• Ninja Monkeys in Skunk Fu! tend to be horribly unskilled at actually being ninjas. This is played for laughs, though.
  • The 80s cartoon of Teenage Mutant Ninja Turtles, where they have no qualms about going out in the day and screaming "Cowabunga Shredhead!" Also, their arch-nemesis, The Shredder, who, in the comics, movies and 2003 series, was the head of an entire ninja clan and was very secretive about his organization often had no problems about being a public menace and addressing the world like a typical Mad Scientist or terrorist. The 2003 revival averts this.
    • It varied in the remake. The turtles would actually sneak in and out of places (interesting comment with an ally Miyamato Usagi saying that it "is making him more ninja and less samurai"), but the same couldn't be said of their enemies. The regular foot ninja never even bothered sneaking up on the turtles, or anybody. The only stealthy enemies the turtles fought were the Foot Tech Ninjas, who could turn invisible.
    • Mikey had a bad tendency to be very visible and very loud (sometimes becoming the very, very visible Turtle Titan), but he was frequently rebuked for it by the others.
  • The Shadowkhan of Jackie Chan Adventures are a subversion as they are actually very good at being stealthy and unseen in spite of their numbers (maybe because they're supernatural beings) - of course, this doesn't stop them from getting their stealthy behinds kicked over... and over... and over again by the titular character of the show.

Real Life

  • Historically, ninja used multiple disguises to appear as everyday members of Japan's social castes, which involved training themselves in the target speech patterns, lifestyle habits and mannerisms - quite a lot more than wearing a costume. They went as far as burning specific incense or spices into their clothes so they would smell like the person they were impersonating. Thus, the perfect modern ninja disguise would be something like a janitor or a security guard. (Something similar was actually used by a National Geographic special, where the "ninja" actually pretended to be a part of the show's crew.)
    • The sterotypical ninja costume is actually the costume of a Kabuki theatre prop handler, or Kuroko. Since the handlers were on set all of the time and simply ignored by the audience, it was high drama for one to suddenly brandish a weapon and attack the hero.
      • Other forms of theatre have employed the same technique: for example in stage-play of His Dark Materials, or at least the National Theatre's staging of the plays, the puppets representing the characters daemons were manipulated and voiced by puppeterrs dressed fully in black, with black fencer's masks. The audience is so used to ignoring them and focusing on the puppet it comes as something of a shock when Pantalaimon's handler pulls off his black mask to reveal that he is Lyra's 'Death' and has always been with her.
      • Then again, ninjas might have used them during night raids where they would have to sneak into an area where conflict was inevitable. In the first Real Life instance (and the main description), we are looking at the watch-wait-strike principle. Before anything else, they needed to get a feel for the location they needed to infiltrate. Not something that happens overnight, as any Caper Crew feature Shown Their Work will attest. Right down to the jumpsuit, which was probably not entirely black (see McNinja), kabuki training came in handy. (That’s part of what we associate with the ninja culture.) No loose parts, not overly tight, room for a few weapons, excellent to avert notice on the way in (the main objective), and excellent for covering as many bases as possible when they needed to leave, whether or not the goal was achieved. Anyone who worked as a prop handler was well-served in this regard.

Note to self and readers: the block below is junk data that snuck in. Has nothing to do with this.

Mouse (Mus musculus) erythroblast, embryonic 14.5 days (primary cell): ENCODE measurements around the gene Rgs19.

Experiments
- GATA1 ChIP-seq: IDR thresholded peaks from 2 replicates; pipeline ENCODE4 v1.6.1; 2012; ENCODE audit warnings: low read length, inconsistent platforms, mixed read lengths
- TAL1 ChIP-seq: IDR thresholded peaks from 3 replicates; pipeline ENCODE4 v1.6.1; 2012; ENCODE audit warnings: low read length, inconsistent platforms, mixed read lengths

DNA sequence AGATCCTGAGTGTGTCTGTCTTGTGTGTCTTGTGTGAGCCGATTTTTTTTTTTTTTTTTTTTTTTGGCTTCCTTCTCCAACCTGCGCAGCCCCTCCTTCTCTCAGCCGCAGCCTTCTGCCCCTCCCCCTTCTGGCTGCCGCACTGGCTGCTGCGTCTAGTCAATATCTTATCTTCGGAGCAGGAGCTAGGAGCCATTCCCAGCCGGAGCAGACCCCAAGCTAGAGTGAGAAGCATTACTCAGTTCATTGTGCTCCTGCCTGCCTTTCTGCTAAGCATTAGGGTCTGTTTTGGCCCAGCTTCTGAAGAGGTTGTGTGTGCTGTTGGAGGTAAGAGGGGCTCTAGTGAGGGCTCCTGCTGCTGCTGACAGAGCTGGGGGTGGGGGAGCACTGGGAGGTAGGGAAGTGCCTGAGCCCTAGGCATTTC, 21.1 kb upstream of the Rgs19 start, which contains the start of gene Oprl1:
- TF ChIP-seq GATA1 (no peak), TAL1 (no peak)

• Near Halloween in the United States, check out the kids' costumes available. There will inevitably be a few "ninja" outfits that mimic the Mortal Kombat/Power Rangers style.
  • Debatably "real life," one SCA War had a member dressed in "standard" ninja attire, muttering "I am ninja, you cannot see me" whenever anyone spotted him. While several warriors played along for fun, he apparently ticked off one Scotish Highlander too many, who clobbered him hard enough to lay him out for several minutes (ninjas don't wear armor), then claimed that he "didn't see him there."
  • Local guides in Iga-Ueno wear pink ninja outfits for demonstrations. Yes, it is true.
    • Naturally, there are quite a few ninja theme parks in Japan. Since the attendants must look like ninja to uninformed or Genre Blind visitors they dress according to stereotype and Rule of Cool. Some of the parks have devices and architectural features that facilitate stealth regardless of the flashy costumes.
  • This My Life Is Average post. Lampshade included.
  • Not really real, but amazing to find in real life, Ninja Fighters are brightly colored plastic ninja. They make great figurines for Ninja Burger.
  • This Youtube video from Adelaide Flash Mob.
  • Another debatable "real life" example: at some Comic-Cons in San Diego, the stagehands have worn black T-shirts with white text that reads "Stage Ninja: You don't see me."
  1. at least during the meal; Florence leaps up into the ceiling to snag the beret off of one of the ninjas, unnoticed by Winston